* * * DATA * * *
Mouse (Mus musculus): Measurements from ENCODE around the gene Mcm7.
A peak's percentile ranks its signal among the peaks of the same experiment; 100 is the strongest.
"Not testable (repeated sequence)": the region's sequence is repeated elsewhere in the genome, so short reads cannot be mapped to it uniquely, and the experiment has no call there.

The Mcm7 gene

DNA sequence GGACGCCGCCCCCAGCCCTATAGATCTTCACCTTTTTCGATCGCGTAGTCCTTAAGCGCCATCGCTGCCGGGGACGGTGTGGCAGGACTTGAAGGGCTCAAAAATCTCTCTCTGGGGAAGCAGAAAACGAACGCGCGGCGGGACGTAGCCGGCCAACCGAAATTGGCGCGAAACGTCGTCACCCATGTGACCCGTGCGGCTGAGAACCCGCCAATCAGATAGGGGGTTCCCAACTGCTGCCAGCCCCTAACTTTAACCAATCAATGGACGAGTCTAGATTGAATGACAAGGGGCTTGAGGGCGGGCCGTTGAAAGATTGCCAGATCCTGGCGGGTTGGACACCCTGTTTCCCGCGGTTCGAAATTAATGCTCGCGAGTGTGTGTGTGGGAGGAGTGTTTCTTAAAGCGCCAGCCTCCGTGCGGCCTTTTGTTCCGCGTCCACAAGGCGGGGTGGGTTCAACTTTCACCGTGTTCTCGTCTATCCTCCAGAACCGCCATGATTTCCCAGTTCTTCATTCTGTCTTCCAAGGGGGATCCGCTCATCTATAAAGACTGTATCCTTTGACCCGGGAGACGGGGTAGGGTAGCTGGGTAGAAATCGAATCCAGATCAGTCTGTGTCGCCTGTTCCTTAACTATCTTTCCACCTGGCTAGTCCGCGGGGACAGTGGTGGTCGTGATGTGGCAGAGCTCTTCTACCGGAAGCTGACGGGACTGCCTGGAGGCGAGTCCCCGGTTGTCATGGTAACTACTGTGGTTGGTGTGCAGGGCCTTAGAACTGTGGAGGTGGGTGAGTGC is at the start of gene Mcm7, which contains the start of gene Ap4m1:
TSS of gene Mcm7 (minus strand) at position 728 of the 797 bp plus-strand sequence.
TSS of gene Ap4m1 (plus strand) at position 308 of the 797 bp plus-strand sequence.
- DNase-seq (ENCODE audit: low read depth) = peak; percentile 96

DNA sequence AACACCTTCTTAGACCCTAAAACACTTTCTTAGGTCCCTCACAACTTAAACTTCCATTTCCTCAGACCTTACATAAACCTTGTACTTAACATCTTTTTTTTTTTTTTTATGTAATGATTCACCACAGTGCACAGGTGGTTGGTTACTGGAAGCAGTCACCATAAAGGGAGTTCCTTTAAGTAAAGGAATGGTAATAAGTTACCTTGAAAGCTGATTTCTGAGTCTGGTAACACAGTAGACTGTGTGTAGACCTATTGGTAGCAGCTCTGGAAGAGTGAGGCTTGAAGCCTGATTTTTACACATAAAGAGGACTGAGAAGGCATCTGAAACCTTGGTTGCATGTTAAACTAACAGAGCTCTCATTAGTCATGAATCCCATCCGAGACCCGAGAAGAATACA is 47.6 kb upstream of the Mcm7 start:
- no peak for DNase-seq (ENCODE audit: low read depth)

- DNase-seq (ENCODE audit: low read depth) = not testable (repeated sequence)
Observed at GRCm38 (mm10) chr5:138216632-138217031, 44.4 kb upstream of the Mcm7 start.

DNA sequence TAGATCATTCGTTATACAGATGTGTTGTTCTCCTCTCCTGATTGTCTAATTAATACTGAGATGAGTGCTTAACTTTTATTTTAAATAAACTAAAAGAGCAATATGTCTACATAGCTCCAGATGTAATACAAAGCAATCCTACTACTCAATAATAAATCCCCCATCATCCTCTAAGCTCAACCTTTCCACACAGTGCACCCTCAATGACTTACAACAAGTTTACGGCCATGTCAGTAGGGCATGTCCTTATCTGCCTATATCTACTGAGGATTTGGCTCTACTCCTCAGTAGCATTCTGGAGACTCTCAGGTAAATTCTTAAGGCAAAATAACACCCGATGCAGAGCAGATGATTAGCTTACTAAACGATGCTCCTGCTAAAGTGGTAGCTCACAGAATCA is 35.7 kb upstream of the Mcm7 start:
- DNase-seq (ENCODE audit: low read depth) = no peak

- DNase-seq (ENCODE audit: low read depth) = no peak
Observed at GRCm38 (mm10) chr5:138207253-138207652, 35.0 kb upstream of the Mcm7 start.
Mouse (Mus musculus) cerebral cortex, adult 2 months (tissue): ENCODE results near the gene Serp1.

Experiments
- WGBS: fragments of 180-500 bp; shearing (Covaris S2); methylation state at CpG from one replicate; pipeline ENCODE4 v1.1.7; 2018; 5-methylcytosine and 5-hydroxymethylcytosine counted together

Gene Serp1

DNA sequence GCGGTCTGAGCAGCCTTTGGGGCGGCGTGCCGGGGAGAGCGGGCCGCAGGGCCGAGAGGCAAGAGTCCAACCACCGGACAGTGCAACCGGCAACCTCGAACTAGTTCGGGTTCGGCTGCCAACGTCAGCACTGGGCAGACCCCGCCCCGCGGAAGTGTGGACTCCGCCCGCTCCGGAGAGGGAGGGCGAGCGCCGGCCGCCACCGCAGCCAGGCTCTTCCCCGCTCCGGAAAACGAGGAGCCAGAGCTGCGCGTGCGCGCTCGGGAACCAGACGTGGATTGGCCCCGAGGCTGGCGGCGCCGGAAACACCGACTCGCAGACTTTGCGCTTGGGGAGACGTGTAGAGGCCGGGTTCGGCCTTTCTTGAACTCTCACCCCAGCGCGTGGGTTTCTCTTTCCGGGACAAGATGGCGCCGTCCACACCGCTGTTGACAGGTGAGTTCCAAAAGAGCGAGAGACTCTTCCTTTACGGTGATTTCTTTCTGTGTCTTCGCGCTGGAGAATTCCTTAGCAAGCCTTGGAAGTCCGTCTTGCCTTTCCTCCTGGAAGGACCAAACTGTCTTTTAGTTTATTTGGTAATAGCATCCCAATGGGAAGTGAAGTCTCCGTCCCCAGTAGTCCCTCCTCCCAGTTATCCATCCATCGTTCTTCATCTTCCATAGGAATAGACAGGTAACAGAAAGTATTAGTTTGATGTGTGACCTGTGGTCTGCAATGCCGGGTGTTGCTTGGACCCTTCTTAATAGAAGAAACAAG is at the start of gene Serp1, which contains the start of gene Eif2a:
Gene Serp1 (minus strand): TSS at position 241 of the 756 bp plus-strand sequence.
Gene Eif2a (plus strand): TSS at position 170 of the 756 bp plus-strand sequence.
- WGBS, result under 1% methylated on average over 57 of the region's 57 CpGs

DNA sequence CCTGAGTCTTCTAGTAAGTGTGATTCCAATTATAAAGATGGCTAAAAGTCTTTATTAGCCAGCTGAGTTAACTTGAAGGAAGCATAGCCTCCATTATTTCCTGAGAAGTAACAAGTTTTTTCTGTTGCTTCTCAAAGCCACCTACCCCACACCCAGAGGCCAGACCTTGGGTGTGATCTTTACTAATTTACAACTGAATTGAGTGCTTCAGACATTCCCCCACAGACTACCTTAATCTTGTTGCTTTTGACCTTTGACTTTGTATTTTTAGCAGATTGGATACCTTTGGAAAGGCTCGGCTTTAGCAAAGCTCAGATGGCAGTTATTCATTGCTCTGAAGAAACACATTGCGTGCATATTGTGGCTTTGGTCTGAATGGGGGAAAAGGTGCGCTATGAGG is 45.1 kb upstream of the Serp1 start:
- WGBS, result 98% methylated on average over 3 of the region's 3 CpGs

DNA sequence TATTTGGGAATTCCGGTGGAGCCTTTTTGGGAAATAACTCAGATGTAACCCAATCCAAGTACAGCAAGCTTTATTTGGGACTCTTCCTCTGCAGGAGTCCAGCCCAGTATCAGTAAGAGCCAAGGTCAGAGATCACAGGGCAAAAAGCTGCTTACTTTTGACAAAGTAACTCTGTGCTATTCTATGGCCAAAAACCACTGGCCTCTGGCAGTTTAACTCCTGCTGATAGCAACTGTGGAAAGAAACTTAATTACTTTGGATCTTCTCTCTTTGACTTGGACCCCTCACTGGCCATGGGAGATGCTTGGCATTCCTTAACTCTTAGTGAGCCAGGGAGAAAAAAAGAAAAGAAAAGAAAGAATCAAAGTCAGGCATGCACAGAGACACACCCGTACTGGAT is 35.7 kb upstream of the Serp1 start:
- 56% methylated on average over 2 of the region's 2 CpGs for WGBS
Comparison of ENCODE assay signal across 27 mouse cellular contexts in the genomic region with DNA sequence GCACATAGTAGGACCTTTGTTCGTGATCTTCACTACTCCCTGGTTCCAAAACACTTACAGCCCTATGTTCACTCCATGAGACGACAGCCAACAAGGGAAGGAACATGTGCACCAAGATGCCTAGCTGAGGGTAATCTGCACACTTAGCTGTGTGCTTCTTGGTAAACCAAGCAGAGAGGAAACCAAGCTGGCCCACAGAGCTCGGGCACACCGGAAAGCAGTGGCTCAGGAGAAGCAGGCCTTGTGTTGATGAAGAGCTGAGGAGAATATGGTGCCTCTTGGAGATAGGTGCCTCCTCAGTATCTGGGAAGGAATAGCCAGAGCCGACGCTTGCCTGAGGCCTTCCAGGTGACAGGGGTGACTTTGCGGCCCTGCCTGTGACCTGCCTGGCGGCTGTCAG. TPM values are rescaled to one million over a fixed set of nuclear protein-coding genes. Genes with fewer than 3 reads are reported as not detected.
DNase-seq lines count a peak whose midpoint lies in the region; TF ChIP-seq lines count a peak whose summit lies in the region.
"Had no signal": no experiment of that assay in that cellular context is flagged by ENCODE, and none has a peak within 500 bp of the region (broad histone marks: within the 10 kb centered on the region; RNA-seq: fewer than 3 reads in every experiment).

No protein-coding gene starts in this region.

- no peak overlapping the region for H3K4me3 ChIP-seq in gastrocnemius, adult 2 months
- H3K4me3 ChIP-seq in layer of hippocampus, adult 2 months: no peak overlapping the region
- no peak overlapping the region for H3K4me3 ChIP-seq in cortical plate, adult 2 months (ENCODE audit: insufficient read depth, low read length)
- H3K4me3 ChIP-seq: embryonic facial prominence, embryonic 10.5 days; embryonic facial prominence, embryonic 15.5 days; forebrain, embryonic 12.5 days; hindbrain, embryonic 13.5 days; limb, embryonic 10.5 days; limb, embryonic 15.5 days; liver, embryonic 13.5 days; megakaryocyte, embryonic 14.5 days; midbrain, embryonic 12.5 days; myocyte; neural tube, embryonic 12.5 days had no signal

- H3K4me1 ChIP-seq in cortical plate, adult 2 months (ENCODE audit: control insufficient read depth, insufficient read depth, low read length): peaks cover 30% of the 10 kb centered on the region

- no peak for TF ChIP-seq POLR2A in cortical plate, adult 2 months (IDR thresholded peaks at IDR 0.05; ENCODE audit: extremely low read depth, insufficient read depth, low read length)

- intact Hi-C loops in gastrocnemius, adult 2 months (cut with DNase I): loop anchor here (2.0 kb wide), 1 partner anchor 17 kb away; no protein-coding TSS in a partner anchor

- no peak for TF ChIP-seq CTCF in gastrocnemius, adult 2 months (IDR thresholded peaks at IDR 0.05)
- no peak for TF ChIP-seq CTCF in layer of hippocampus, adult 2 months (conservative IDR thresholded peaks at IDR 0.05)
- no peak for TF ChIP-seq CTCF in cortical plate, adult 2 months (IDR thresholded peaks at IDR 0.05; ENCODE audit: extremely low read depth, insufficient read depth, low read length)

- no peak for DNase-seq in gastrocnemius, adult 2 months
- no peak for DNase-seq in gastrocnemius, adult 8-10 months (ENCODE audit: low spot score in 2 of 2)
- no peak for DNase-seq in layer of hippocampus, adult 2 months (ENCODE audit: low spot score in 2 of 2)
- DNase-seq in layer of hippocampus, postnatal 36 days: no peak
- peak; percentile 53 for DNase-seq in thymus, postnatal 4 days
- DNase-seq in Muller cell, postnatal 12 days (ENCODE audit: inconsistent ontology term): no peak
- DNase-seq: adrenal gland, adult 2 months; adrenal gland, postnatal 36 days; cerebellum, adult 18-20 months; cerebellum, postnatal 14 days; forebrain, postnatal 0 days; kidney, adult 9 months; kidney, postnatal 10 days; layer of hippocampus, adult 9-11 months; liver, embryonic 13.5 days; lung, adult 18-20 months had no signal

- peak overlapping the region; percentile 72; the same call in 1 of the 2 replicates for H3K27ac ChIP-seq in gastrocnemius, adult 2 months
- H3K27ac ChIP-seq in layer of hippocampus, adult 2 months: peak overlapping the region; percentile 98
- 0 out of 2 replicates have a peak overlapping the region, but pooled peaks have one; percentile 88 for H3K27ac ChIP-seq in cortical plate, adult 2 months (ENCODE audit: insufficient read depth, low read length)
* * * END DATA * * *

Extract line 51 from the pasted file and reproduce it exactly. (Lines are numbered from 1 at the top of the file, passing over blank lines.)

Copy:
- H3K27ac ChIP-seq in layer of hippocampus, adult 2 months: peak overlapping the region; percentile 98